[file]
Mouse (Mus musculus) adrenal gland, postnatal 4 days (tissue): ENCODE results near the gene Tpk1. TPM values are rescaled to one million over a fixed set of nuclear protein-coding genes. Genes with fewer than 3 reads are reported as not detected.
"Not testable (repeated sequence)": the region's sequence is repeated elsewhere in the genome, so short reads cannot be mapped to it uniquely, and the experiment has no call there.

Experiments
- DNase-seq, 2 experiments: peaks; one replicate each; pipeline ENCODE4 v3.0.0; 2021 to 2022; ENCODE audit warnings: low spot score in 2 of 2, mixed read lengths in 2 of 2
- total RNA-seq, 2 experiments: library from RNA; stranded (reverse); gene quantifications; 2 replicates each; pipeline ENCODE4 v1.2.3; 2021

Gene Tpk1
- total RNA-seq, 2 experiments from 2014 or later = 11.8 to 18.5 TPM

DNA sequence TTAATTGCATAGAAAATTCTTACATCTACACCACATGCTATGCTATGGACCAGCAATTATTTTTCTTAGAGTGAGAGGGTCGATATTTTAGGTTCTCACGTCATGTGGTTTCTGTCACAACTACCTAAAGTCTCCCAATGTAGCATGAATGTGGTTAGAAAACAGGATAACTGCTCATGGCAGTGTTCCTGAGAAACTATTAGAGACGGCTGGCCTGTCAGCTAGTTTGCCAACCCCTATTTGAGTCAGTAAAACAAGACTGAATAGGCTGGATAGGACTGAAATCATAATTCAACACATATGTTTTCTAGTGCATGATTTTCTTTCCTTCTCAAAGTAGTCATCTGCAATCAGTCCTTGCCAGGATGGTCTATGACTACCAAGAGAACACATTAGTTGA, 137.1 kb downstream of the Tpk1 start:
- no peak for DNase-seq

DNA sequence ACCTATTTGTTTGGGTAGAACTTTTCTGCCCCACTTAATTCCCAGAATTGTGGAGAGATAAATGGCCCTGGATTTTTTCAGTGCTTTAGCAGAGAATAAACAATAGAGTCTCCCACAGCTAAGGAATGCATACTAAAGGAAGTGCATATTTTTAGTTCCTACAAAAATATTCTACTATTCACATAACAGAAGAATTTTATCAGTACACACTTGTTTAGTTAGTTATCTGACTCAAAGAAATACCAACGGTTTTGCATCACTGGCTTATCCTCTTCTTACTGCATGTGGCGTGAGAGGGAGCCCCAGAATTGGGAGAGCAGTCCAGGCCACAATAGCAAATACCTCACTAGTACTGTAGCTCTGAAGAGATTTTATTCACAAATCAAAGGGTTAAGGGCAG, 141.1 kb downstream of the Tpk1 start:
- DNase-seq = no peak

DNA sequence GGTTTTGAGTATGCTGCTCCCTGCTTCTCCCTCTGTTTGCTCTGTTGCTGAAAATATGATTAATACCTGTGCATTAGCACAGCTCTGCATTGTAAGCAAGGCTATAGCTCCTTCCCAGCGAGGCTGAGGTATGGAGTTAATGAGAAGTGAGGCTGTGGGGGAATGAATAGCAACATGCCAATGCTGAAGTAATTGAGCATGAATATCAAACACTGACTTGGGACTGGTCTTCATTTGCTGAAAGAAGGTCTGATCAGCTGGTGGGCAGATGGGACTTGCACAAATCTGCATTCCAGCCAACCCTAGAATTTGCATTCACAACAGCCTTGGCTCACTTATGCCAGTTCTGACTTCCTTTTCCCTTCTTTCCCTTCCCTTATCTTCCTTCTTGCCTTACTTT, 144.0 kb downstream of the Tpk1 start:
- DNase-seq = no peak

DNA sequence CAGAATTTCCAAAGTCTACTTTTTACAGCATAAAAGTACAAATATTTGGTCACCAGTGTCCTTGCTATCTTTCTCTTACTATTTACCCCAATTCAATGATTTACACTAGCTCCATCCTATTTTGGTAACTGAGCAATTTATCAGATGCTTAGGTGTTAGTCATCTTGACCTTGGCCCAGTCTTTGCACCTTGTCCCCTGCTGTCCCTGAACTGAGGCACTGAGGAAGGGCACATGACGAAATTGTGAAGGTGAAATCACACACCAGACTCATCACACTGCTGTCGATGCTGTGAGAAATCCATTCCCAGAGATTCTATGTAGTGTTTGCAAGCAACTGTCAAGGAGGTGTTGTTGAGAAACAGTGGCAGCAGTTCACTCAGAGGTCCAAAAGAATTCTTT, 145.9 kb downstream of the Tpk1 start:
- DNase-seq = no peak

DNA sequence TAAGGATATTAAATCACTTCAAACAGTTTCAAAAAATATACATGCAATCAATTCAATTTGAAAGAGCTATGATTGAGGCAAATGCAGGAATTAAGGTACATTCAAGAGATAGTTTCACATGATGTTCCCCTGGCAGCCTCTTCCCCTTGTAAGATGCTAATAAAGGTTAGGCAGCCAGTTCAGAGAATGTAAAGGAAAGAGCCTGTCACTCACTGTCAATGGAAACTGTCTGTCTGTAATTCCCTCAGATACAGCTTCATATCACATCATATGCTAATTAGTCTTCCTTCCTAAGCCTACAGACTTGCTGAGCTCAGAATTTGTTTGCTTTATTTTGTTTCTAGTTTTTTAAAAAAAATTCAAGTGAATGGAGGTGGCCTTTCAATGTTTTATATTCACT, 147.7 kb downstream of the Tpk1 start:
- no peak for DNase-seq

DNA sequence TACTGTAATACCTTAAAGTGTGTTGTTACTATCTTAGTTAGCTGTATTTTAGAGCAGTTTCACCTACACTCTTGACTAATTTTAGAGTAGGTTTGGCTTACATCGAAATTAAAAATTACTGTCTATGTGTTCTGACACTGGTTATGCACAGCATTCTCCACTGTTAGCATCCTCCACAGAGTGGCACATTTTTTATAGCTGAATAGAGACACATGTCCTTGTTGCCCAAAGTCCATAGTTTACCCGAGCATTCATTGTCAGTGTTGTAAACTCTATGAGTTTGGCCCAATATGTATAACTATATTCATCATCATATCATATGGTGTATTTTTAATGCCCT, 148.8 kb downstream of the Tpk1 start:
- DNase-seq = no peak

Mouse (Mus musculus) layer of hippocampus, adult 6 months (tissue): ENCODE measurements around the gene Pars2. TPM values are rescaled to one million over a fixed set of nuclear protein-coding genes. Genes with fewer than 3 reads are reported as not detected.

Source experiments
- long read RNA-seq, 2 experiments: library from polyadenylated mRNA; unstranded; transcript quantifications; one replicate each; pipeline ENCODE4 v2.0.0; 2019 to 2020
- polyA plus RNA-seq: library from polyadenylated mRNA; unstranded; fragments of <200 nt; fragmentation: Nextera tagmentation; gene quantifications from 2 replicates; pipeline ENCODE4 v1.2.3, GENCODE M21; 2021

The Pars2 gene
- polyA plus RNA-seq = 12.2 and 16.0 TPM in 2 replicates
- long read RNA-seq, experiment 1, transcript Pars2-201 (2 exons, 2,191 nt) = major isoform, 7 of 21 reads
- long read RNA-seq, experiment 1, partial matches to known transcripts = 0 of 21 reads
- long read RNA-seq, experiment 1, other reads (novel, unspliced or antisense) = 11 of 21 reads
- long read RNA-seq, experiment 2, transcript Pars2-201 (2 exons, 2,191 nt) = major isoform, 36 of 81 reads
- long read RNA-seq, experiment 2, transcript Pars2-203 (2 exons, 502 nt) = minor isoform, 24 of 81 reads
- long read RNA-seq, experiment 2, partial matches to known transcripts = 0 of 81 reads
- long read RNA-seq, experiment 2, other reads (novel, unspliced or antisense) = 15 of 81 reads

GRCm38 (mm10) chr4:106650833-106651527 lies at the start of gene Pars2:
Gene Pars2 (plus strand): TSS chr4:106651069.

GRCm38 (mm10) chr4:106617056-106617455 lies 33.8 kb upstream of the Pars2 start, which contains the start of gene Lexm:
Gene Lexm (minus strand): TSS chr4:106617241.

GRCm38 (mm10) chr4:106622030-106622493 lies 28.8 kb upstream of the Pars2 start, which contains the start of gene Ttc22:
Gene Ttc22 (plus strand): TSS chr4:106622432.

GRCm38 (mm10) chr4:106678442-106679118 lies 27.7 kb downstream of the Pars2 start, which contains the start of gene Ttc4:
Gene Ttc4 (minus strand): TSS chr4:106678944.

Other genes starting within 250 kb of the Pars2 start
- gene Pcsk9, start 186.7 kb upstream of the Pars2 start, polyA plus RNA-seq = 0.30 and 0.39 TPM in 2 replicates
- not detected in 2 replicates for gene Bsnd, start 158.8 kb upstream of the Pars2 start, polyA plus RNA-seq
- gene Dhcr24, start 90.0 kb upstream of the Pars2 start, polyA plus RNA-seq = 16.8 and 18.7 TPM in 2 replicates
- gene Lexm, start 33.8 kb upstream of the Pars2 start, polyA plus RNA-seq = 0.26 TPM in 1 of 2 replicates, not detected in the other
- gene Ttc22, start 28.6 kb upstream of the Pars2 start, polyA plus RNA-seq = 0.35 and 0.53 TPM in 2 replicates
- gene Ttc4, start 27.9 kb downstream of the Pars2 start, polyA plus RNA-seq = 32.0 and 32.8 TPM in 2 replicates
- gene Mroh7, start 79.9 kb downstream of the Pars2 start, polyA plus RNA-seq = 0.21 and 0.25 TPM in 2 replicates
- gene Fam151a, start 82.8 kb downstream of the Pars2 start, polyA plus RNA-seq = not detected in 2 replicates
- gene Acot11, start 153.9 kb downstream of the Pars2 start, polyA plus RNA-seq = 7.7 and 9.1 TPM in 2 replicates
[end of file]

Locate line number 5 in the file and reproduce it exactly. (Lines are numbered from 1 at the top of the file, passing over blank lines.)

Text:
- total RNA-seq, 2 experiments: library from RNA; stranded (reverse); gene quantifications; 2 replicates each; pipeline ENCODE4 v1.2.3; 2021